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20130129
20130129
Search Results 0 to 13 of about 14 (some duplicates have been removed)
with this sequester-related cuts on march 1st. the expiration of the cr at the end of march and then the debt ceiling may 1st i believe. so a lot of looming fiscal deadlines will be the next big thing. >> bill: if republicans agreed not to push for the massive spending cuts to social security and medicare for -- as a price for increasing the debt ceiling they're going to come back, right, with those same demands. at the next round. >> i don't think those demands are going away. part of the point of the short-term debt ceiling extension just passed last week was sort of to try and leverage their position in the sequester-related discussion of $1.2 trillion of autoic spending cuts set to kick in on march 1st which are delayed two months with the fiscal cliff deal. they're hoping to extract spending cuts from president obama. if not that fight, then in the next debt ceiling fight the next debt ceiling fight. the demand nor spending cuts isn't going to go anywhere. >> bill: barney frank, he would be fired up, ready to go. he knows she is issues. he knows the fiscal issues better than anybody else. >> dev
. eventually we'll have to deal with spending cuts and the debt ceiling debate. whether or not that's it. for the meantime, the markets run a long time just because they are soaking up all the stimulus from the fed. >> a lot of stimulus from the other central banks cutting trase today. greg, you want to get in front of this train and fight the fed? >> yeah, i think that the fed is going to continue pushing pretty hard this year but equity investors have to take a look at what's in the fed's tool backs and realize they have shot every arrow that they have got. they will keep gig qe this year, maybe another $1 trillion but even inside the fed there's doubts about how much more effective will be at this stage, what, with long-term interest rates as low as they are. tomorrow i don't expect any fireworks from them. i'll be interested to see how they characterize the economy, whether they are getting more comfortable with it now that we have the biggest piece of the fiscal cliff out of the way or whether they are still concerned that employment is sluggish an inflation is tracking kind of low.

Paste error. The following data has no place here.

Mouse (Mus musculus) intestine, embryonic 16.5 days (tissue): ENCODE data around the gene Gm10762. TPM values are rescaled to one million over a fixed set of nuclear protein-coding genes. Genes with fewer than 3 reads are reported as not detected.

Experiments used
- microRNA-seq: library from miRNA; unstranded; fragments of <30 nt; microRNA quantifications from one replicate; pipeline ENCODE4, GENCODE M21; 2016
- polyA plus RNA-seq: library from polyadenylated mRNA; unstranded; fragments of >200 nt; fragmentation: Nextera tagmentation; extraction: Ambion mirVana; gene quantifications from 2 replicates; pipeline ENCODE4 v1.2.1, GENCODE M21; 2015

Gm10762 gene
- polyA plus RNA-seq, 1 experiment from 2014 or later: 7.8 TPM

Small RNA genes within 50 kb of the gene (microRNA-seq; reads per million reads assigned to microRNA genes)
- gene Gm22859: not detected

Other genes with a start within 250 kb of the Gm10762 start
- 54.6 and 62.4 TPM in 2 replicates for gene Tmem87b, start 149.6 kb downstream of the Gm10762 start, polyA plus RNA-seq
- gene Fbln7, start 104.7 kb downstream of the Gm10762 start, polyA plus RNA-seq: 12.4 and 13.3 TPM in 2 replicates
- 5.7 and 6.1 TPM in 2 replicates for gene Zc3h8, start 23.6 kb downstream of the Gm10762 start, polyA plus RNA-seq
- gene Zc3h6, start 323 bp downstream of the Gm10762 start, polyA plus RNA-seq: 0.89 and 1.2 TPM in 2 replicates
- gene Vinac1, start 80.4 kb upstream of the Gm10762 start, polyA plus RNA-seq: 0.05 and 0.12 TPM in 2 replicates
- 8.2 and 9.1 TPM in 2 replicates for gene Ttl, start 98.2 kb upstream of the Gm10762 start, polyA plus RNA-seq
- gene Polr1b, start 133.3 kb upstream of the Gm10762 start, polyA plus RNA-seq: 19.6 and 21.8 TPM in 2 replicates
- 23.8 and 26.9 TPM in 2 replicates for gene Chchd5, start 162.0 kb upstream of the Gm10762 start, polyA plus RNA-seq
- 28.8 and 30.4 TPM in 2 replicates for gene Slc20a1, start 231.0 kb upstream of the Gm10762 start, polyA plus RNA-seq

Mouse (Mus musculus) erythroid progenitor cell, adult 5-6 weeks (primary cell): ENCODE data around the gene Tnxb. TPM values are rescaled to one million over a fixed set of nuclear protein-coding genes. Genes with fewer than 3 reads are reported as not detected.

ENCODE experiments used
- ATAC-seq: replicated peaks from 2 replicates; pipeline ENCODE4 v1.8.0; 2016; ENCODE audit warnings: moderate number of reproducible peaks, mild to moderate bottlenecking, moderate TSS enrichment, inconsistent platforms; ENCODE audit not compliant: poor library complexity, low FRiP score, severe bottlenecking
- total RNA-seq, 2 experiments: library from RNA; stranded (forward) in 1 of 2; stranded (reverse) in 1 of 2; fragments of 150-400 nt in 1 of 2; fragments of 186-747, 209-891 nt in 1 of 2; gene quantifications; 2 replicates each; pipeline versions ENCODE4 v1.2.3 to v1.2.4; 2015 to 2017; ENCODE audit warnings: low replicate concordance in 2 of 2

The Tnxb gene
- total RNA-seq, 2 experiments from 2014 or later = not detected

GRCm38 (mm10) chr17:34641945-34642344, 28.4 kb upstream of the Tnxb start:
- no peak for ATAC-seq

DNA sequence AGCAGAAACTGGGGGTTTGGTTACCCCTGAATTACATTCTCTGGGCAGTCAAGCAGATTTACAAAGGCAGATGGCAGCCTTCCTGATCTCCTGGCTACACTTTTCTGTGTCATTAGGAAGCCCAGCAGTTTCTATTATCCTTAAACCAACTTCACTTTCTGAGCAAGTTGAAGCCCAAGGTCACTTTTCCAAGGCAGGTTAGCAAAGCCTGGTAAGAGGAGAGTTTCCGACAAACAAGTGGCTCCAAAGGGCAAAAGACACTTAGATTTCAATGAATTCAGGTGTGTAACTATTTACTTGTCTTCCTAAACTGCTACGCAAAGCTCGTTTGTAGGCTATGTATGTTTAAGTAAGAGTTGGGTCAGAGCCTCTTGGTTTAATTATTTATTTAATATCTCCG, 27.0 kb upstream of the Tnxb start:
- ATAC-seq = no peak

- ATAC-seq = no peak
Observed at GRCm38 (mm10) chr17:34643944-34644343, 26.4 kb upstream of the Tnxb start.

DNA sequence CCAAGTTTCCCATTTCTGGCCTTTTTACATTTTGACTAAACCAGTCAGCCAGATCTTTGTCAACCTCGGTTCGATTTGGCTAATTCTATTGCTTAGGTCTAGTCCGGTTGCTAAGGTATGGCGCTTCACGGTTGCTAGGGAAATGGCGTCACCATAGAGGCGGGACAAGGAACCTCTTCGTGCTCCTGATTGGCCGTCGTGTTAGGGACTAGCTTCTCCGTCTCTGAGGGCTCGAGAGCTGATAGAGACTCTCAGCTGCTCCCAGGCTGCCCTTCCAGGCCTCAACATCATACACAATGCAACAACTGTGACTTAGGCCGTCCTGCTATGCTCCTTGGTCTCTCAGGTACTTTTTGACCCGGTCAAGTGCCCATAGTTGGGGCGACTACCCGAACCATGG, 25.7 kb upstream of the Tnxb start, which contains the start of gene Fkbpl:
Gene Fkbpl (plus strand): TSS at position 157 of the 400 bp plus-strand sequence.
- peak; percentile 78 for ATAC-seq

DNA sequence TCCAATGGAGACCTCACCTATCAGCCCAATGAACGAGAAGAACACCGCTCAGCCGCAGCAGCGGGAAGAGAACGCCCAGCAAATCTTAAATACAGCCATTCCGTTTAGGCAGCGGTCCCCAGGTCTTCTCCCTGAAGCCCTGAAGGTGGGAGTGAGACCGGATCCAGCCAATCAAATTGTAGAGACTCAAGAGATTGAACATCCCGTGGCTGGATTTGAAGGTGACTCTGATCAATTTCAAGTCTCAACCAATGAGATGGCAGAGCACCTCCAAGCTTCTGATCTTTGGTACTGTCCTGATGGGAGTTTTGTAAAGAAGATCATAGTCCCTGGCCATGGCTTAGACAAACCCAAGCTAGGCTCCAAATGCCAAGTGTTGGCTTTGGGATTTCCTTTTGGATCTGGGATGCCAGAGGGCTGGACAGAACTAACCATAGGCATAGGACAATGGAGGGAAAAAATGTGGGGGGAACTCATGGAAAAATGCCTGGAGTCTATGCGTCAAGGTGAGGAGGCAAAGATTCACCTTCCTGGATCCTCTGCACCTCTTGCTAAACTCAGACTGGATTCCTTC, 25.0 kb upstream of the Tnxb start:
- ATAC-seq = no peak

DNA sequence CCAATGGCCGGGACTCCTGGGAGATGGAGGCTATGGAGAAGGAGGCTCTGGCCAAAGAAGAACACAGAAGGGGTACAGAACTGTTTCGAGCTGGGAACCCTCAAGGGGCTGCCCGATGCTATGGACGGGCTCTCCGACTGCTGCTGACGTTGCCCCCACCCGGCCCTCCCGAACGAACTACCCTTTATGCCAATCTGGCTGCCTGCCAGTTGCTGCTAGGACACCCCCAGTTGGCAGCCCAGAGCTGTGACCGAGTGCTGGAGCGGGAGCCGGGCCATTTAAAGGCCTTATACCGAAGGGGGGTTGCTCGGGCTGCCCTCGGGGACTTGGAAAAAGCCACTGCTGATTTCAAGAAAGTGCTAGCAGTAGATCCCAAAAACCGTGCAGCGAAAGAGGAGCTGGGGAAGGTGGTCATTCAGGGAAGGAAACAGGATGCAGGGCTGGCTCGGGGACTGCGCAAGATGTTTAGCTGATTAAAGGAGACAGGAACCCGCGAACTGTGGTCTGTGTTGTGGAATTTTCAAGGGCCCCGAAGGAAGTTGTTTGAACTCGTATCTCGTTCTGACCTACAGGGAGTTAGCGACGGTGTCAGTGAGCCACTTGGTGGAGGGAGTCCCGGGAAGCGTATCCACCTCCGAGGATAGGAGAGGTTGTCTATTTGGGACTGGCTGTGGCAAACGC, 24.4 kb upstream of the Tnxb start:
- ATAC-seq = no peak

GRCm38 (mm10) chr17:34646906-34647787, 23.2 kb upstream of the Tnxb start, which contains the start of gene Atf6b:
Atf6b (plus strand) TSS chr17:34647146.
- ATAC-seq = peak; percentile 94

passes the debt ceiling bill this week. but republicans increasingly believe that the $1.2 trillion in automatic spending cuts in the sequester are going to happen come march 1st. >> we think these sequesters will happen, because the democrats have opposed our efforts to replace those cuts with others and they've offered no alternatives. >> house speaker john boehner recently told "the wall street journal" that the sequester, quote, is as much leverage as we're going to get. but does the gop actually stand to lose more than it gains? i'm joined by "washington post" columnist, and msnbc policy analyst, ezra klein, who has written about this. good morning, ezra. >> good morning. >> in one of your columns, you wrote that republicans are wrong to think that the sequester gives them leverage. what's your reasoning? >> it's just become a somewhat bizarre conversation. look, you have to go back. the sequester, it's a very weird, kind of boring word. it comes out of the debt ceiling deal in 2011 and it was the backup to the supercommittee. and way it was designed, it was originally supposed